- SUBDATE(): It provides a time period value from a particular date.
- SYSDATE(): This function offers the current date and time value in a different format, i.e.,’ YYYY-MM-DD HH:MM: SS’ or ‘YYYYMMDDHHMMSS, which is determined by the type of arguments passed in the context as a string or numeric’ of the function.
- UTC_DATE(): Based on the arguments as a string or numeric in the function, the result, i.e., current Coordinated Universal Time (UTC) date value, is delivered in the layout like ‘YYYY-MM-DD’ or ‘YYYYMMDD’.
- GETDATE(): It returns the current date with the time.
- CONVERT(): This function helps to display the result of date and time in diverse formats.
MySQL for DATE and TIME functions
Let us view some of the Data Types formats used in MySQL for DATE and TIME functions and storing the values:
- DATE: YYYY-MM-DD
- DATETIME: YYYY-MM-DD HH:MM:SS
- TIMESTAMP: YYYY-MM-DD HH:MM:SS
- YEAR: YYYY or YY
The syntax for Date function can be defined as follows:
- ‘Expr’ denotes the required and valid expression, the date or datetime value. If not so, then the date function returns a NULL value.
- Supposing we want to show the current date, then we use the below query:
Syntax: Using DATE_ADD() and its syntax is mentioned as follows:
Here, the date-value is the date to be altered, INTERVAL_Value defines the value of the date and time interval that can be both positive or negative and interval_unitis the type of date interval indicated in the function.
SELECT DATE_ADD("2020-04-30 08:30:20", INTERVAL 10 MINUTE);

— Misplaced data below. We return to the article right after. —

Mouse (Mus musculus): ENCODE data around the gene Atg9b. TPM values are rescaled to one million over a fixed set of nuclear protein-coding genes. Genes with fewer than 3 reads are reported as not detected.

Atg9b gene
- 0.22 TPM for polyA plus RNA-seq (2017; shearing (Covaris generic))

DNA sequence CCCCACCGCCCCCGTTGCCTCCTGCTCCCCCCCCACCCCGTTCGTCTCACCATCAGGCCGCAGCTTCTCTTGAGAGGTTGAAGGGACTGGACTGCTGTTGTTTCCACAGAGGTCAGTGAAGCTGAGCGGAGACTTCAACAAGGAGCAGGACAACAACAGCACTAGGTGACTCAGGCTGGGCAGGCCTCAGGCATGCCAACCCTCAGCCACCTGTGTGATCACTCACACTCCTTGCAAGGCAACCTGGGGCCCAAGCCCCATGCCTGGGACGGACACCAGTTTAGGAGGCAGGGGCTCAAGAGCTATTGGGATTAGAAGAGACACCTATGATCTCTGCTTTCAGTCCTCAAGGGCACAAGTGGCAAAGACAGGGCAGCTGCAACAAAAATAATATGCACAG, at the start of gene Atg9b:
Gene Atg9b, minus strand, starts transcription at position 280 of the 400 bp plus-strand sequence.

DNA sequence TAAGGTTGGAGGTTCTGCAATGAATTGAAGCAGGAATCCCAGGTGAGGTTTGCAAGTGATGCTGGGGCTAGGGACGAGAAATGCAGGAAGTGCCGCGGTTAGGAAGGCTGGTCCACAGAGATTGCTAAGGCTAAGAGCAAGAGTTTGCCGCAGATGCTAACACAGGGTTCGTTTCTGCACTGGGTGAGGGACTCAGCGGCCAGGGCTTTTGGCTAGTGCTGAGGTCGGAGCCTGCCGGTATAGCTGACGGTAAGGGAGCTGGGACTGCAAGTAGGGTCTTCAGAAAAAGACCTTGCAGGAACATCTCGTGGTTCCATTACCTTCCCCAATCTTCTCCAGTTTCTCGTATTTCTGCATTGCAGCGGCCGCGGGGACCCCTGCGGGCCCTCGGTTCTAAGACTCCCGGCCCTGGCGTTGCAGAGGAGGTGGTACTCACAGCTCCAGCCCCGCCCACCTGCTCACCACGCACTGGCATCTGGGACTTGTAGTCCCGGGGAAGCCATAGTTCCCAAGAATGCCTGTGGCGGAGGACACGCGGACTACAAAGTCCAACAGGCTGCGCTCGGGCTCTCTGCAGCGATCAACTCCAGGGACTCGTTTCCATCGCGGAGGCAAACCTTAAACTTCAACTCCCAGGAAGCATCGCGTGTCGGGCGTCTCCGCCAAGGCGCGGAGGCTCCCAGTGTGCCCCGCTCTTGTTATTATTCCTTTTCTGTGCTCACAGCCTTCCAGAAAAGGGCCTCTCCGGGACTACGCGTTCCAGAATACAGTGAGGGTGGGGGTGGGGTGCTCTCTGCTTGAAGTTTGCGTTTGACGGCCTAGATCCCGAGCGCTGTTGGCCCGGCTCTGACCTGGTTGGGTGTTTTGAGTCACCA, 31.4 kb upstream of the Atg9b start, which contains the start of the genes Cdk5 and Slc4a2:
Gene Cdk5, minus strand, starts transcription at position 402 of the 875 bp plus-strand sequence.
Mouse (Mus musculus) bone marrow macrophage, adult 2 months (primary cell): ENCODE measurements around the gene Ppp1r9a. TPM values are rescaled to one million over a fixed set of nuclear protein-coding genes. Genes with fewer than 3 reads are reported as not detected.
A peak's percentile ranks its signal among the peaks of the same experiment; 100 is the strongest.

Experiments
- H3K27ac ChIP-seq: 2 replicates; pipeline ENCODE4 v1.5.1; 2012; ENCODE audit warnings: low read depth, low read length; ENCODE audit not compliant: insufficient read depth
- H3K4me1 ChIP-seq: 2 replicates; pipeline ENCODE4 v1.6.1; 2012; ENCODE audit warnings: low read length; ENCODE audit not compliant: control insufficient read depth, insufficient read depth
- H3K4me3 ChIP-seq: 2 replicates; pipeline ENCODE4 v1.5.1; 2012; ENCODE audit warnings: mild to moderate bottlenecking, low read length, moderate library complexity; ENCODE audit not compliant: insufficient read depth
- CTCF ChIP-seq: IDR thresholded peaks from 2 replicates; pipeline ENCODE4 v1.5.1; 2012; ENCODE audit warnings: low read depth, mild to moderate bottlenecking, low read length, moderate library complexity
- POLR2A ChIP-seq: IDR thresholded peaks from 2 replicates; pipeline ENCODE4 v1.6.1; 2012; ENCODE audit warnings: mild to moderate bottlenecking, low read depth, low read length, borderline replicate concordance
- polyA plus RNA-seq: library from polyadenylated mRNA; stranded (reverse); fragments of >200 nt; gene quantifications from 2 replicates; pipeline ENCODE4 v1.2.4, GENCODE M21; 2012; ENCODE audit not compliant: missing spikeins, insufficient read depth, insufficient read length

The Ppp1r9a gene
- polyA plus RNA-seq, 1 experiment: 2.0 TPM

- When executed, the above MySQL date function returns the date value with an additional 10 minutes added to the specified date in the statement.
- Now, we will write a query where we will subtract 2 hours from a given date and time:
SELECT DATE_ADD("2020-03-25 10:15:10", INTERVAL -2 HOUR);
Using the DATE_FORMAT() date function, we create the following query with the given syntax:
SELECT DATE_FORMAT("2020-03-25", "%M %D %Y");
Using DATE_SUB() date function, we will use the subsequent MySQL query with the specified syntax:
SELECT DATE_SUB("2020-04-28", INTERVAL 5 DAY);
This function returns the date after subtracting five days from the given date. Let’s use the date function DATEDIFF to calculate the difference between two dates. The DATEDIFF function requires two expressions as inputs:
SELECT DATEDIFF ("2020-04-15 06:10:30", "2020-04-12");
The function provides us many benefits to store the date and time of any records inserted, deleted, altered, or accessed, as well as to keep the information of Restores, Transaction processes, Rollback, Backup, business records like orders, and sales and login logout sessions and other different MySQL operations.
We use the MySQL Date functions to update the records, well-managed, and related to the date and time factors which helps find out any query in the Server.
We hope that this EDUCBA information on “MySQL Date Functions” was beneficial to you. You can view EDUCBA’s recommended articles for more information.